Jamey Szalay awarded the Early Career Achievement Medal from NASA

Aug. 8, 2023

Jamey Szalay, a Research Scholar with Astrophysical Sciences was awarded the Early Career Achievement Medal from NASA.  “This prestigious NASA medal is awarded for significant performance during the first 10 years of an individual’s career in support of the NASA Mission. The contribution is significant, in that, for an employee who is at such an early phase of career, the contribution has substantially improved the discipline area.”  The citation for Szalay’s work reads “For significant early career achievement in the analysis of JADE science data, including contributions to auroral and moon-magnetosphere interaction science.”

The Jovian Auroral and Distributions Experiment (JADE) is a plasma instrument onboard the Juno spacecraft with the ability to determine plasma composition. Juno has been in orbit about Jupiter since 2016 and JADE has made a number of important discoveries and contributions to Jovian science. Szalay has led eight papers and has been coauthor on another 44 discussing the Jovian plasma environment.  Two of his most relevant papers are summarized below.

Szalay et al. (2018), In-situ Observations Connected to the Io Footprint Tail Aurora, JGR

This resolved a long-standing controversy on how the auroral emissions linked to Jupiter’s volcanic moon Io were generated. Using a synthesis of in-situ and remote-based observations of Jupiter’s aurora, we identified the fundamental process sustaining Io’s auroral features at Jupiter. After the initial publication on this topic, which was the first to provide and analyze in-situ data of Io’s auroral interaction at Jupiter, there has been a great interest and large number of publications focusing on understanding satellite-driven aurorae at Jupiter.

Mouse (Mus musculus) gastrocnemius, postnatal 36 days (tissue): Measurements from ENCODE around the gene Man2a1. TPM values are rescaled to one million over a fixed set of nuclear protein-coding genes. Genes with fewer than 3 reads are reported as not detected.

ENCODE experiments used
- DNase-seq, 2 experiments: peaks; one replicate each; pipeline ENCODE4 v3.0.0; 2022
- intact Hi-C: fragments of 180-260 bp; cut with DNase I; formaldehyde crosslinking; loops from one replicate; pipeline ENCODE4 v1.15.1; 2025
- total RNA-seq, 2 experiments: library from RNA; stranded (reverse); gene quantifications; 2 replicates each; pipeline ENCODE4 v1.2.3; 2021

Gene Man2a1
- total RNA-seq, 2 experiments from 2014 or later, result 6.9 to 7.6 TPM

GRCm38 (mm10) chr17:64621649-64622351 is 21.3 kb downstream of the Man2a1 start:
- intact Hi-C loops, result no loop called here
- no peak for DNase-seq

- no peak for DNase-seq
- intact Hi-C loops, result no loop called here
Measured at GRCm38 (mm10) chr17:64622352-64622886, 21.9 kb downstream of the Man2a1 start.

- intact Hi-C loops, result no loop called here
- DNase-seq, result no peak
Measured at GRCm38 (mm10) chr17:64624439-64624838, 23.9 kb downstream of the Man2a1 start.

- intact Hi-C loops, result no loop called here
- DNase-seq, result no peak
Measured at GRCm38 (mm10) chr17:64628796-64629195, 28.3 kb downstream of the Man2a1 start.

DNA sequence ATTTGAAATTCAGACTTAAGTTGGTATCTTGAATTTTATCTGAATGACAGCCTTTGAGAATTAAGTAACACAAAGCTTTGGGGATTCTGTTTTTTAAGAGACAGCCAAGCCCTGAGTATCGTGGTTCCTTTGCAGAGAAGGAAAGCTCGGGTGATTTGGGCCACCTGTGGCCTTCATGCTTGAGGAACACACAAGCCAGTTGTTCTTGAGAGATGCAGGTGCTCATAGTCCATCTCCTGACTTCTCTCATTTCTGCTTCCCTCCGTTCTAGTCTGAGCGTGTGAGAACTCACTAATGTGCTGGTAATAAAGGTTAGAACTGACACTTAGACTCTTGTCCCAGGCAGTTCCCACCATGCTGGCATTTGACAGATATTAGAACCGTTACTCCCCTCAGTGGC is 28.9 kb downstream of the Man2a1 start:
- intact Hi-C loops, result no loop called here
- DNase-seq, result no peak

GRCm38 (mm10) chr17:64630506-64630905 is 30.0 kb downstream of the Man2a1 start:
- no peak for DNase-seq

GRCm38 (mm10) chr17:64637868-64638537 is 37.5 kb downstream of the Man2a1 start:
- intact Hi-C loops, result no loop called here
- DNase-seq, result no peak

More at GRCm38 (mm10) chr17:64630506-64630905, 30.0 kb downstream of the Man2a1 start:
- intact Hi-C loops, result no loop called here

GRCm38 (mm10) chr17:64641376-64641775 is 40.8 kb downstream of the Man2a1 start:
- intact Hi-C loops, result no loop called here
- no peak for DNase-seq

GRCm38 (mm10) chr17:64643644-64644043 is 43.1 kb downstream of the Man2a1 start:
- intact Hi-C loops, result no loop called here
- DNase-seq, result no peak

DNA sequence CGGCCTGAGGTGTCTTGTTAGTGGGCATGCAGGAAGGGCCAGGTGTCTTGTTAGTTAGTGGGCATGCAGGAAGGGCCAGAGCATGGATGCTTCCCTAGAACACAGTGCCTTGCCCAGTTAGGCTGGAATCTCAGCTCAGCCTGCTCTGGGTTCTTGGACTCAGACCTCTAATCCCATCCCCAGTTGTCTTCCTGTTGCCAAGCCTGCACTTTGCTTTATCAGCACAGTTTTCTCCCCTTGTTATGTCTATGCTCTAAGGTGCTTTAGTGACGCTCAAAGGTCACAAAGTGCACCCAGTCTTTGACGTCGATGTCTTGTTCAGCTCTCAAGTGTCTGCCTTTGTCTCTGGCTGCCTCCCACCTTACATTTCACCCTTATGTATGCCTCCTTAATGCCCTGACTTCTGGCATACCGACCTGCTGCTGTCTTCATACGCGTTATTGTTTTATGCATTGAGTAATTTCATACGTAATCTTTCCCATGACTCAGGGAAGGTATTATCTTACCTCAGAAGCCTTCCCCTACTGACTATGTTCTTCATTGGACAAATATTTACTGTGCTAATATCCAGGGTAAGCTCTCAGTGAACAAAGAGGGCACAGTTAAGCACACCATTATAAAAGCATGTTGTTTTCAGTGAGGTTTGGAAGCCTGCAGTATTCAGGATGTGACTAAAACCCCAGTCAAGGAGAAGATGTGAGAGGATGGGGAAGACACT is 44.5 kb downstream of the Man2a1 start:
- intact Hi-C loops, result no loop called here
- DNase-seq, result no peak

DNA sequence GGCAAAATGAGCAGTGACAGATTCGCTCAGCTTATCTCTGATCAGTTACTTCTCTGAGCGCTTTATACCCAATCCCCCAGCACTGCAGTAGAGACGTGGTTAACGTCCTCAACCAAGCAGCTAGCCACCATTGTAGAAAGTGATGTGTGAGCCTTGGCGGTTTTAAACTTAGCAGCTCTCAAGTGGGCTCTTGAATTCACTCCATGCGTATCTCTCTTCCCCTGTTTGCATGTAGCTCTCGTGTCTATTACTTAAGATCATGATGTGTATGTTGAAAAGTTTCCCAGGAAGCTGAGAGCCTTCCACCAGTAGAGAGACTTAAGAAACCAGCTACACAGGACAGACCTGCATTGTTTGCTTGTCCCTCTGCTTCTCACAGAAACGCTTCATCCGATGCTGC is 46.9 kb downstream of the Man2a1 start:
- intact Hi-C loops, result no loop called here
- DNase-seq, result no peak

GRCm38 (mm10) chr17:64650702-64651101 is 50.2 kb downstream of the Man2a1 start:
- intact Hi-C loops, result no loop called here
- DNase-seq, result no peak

Szalay et al. (2022), Water-Group Pickup Ions From Europa-Genic Neutrals Orbiting Jupiter, GRL

Water-group gas continuously escapes from Jupiter's icy moon Europa, where these neutrals provide insights into their source moons as they reveal loss processes and compositions of their parent bodies, alter local plasma composition, and act as sources and sinks for magnetospheric particles. However, Europa-genic plasma had never been observed in the magnetosphere before Juno. In this paper, we presented the discovery of charged molecular hydrogen from Europa in Jupiter's magnetosphere and used these observations to provide the most direct estimate of Europa’s loss of neutral H2.

Congratulations, Jamey!


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